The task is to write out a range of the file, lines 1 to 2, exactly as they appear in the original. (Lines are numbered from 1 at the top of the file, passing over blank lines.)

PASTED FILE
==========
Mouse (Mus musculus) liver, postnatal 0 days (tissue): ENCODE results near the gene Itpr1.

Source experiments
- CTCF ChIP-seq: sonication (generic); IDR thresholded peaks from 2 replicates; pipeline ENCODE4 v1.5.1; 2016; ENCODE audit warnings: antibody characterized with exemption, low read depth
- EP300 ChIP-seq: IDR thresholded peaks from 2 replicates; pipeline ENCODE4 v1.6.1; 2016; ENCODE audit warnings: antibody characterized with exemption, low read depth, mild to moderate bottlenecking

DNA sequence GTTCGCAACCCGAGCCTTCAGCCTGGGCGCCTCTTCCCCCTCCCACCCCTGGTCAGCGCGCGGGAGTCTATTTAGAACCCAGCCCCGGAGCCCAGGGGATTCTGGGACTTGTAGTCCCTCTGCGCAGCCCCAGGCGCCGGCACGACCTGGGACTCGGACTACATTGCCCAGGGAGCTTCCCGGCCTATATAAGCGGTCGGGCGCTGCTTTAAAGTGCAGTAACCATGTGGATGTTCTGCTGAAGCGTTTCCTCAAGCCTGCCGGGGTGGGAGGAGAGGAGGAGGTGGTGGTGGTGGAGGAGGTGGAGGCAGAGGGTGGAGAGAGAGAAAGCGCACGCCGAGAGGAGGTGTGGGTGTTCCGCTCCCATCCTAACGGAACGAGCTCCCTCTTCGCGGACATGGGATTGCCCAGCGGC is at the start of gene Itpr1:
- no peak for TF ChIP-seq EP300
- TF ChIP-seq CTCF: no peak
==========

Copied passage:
Mouse (Mus musculus) liver, postnatal 0 days (tissue): ENCODE results near the gene Itpr1.

Source experiments